Of course, the Fund is in reality subject to political influence. After all, member states choose their representatives on the Executive Board, the day-to-day decision-making forum of the Fund. As a result, Executive Directors have two hats. On the one hand, they are supposed to—and should—voice the views of the members of their constituency, that is, governments. On the other hand, as Board members of an international monetary institution, they hold an independent position; for they need to look after the Fund—and cherish its monetary character—like a good paterfamilias should. A proper balance between these two functions requires an Executive Director to be a person of formidable quality and stature. From 1981 to 1986, with the eminent and creative Polak, the Netherlands couldn’t have fared better.

The authors thank D.H. Boot and C. Voormeulen for their help in preparing this paper.

*

And only they: the expression never appeared in a communique of the Interim Committee. That Committee did stress “the monetary character of the SDR” (and conveyed the intended meaning of its statement by continuing) “which should not be a means of transferring resources” (paragraph 7 of its communique of April 10, 1986).

**

The change from “stabilization” to “monetary” was made by the American drafters, in the tenth draft of the Joint Statement, in January 1944 in response to a British suggestion. J. Keith Horsefield, The International Monetary Fund, 1945-1965(Washington: International Monetary Fund, 1968), Vol. I, p. 54.

1

“Some Notes on ‘The Monetary Character of the IMF’,” August 18, 1989.

2

H.O. Ruding, “The IMF and International Credit,” The Banker(London), June 1978, pp. 27-31, at p. 31.

3

Independent Commission on International Development Issues, North-South: A Programme for Survival(Cambridge, Massachusetts: MIT Press, 1980).

4

Note by the Dutch Group of Ten Deputies, “The Future Role of the International Monetary Fund and Its Monetary Character,” February 20, 1984. The substance of this note has been published in a Dutch doctoral dissertation by A. Szász, Monelaire Diplomatie[Monetary Diplomacy] (Leiden: H.E. Stenfert Kroese BV, 1988).

5

In 1986 the Netherlands made a symbolic reserve tranche drawing for repayments of a European Monetary System intervention debt.

6

Deputies of the Group of Ten, The Functioning of the International MonetarySystem (June 1985), paragraph 112.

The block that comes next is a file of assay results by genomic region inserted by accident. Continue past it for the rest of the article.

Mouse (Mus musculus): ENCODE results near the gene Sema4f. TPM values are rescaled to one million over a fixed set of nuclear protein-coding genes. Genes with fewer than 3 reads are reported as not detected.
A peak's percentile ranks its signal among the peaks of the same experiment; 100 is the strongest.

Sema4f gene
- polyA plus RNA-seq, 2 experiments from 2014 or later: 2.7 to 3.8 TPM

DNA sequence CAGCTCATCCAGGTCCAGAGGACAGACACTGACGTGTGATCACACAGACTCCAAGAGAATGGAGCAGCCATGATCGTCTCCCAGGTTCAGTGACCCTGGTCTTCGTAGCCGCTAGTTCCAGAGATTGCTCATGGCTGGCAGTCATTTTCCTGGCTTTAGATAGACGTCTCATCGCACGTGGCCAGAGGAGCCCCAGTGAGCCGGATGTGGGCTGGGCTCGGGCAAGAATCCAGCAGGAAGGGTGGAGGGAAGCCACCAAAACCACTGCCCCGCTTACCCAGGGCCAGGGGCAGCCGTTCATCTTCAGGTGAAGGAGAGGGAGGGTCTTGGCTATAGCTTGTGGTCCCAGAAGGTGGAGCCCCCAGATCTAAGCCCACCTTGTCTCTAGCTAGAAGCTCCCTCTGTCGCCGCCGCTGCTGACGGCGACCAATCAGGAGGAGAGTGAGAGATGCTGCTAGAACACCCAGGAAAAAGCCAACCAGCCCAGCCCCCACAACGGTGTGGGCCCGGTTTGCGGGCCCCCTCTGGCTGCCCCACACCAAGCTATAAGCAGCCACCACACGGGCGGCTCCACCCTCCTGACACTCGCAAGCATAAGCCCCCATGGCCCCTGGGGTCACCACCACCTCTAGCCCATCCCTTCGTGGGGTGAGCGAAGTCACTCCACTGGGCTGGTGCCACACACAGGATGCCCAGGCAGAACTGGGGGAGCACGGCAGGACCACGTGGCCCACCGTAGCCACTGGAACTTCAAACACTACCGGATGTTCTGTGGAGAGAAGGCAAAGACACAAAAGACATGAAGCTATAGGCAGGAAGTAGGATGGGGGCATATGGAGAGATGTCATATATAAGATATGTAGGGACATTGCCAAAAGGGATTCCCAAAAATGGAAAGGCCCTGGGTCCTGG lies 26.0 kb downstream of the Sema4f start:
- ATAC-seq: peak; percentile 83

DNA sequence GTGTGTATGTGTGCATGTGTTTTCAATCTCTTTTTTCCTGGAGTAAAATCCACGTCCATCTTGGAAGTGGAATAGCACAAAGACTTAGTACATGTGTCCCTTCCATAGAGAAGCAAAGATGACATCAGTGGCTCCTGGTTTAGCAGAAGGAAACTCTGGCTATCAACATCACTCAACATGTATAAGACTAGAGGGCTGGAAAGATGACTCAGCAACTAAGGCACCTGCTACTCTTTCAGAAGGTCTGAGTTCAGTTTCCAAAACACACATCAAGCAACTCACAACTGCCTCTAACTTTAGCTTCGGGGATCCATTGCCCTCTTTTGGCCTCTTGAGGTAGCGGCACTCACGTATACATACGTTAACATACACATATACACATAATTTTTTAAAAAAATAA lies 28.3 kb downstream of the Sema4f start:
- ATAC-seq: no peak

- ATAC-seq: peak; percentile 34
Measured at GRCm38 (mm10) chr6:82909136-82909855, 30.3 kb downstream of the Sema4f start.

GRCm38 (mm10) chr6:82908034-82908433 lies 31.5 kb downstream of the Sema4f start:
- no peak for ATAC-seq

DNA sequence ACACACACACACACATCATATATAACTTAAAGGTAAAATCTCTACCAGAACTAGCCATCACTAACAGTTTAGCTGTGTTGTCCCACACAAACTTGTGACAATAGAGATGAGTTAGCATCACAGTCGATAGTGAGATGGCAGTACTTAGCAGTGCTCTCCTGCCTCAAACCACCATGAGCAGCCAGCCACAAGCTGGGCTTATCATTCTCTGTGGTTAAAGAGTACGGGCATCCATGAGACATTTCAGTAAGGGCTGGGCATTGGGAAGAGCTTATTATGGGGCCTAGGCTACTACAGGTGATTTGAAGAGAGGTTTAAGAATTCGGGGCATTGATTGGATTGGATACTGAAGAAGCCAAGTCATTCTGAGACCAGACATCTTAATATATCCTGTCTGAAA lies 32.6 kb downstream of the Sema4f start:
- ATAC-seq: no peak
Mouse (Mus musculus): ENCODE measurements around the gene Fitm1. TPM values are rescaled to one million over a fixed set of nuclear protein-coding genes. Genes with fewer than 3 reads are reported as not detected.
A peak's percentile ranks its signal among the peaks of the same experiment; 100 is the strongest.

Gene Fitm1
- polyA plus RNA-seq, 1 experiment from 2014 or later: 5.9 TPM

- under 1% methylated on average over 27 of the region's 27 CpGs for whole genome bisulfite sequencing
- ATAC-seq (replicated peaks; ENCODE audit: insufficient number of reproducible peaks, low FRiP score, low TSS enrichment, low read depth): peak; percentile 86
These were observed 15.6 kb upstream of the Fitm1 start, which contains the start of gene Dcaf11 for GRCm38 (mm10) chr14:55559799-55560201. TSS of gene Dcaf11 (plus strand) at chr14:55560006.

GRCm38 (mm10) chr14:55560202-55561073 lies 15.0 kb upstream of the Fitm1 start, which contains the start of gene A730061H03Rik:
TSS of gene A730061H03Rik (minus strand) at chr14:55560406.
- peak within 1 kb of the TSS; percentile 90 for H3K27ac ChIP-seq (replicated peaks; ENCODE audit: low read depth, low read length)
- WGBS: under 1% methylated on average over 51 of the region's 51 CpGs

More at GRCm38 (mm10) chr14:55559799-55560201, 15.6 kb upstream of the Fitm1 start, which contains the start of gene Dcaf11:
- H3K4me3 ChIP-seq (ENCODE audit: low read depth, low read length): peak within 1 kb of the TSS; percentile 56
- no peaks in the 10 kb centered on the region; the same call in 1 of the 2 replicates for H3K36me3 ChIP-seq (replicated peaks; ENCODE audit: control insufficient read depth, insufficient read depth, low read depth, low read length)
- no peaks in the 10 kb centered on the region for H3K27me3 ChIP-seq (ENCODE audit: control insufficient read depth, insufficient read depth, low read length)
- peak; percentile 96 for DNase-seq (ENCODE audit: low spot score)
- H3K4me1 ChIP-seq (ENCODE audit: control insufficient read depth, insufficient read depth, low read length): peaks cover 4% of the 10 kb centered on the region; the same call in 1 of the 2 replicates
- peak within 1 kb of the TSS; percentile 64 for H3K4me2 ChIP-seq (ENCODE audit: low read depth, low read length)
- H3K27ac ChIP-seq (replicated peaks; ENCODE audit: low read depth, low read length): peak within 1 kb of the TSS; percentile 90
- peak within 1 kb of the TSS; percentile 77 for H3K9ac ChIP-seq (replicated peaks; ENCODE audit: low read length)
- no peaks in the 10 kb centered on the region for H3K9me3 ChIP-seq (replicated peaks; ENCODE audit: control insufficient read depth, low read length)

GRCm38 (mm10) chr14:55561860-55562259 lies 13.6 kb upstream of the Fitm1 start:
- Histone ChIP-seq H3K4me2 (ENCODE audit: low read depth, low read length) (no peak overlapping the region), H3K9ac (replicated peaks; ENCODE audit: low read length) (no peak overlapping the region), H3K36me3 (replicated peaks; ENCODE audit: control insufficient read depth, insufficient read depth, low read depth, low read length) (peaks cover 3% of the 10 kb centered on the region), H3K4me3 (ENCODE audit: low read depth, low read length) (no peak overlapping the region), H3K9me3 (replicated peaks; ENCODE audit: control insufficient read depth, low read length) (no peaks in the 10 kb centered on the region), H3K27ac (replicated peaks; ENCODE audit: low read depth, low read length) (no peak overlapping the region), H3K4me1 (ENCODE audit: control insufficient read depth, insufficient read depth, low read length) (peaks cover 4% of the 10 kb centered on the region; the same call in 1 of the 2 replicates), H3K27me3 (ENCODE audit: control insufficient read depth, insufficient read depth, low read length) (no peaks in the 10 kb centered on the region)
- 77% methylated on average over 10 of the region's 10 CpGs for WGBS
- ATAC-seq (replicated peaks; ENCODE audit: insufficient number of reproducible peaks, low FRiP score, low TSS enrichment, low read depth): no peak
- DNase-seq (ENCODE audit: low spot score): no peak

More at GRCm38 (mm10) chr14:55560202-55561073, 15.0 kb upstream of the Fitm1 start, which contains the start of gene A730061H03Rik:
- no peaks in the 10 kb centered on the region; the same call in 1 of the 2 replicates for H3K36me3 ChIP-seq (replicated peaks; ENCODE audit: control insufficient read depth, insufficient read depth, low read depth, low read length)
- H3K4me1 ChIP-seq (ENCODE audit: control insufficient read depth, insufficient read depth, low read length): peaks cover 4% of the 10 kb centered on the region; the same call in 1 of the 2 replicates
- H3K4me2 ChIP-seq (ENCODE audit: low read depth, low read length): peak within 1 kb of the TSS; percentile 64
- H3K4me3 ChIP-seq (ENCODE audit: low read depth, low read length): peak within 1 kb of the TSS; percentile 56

7

Intemational Monetary Fund, Annual Report, 1990(Washington), pp. 47-48.

8

“Some Notes on ‘The Monetary Character of the IMF’” (cited in footnote 1), paragraph 8.

9

Respectively, the limit for stand-by and extended arrangements.

10

International Monetary Fund, Annual Report, 1984(Washington), p. 143.

11

Though not nominal access, because quotas were increased simultaneously, on average by 50 percent.

12

International Monetary Fund, Press Release No. 90/57, November 15, 1990, reprinted in IMF Survey, International Monetary Fund (Washington), Vol, 19 (November 26, 1990), pp. 365-66.

13

Remarks by the U.S. Secretary of the Treasury, Nicholas F. Brady, to a conference sponsored by the Bretton Woods Committee and the Brookings Institution, Washington, March 1989, Third World Debt: The Next Phase, ed. by Edward R. Fried and Philip H. Trezise (Washington: Brookings Institution, 1989), p. 73.

14

Referred to in footnote 4.

15

“By exchanging assets held in dollars for a creditor position with the IMF the National Bank would be giving up liquid assets for assets that were virtually illiquid; furthermore, the foreign exchange reserves held with the IMF are of relatively lower quality than those held in the currency of an internationally solvent state. The Fund’s assets are effectively made up of loans to developing countries. Such debts clearly do not have the same degree of creditworthiness as those of the United States, for example. As the IMF has lent only to developing countries for nearly ten years now, holding debt at the Fund is equivalent to indirectly holding the debt of the most heavily indebted countries.” Excerpt from a speech given by the President of the Swiss National Bank, Dr. Markus Lusser, at a conference organized by the Programme for Strategic Studies and International Security in Geneva on November 14, 1990.

16

International Monetary Fund, Annual Report, 1990(Washington), p. 56.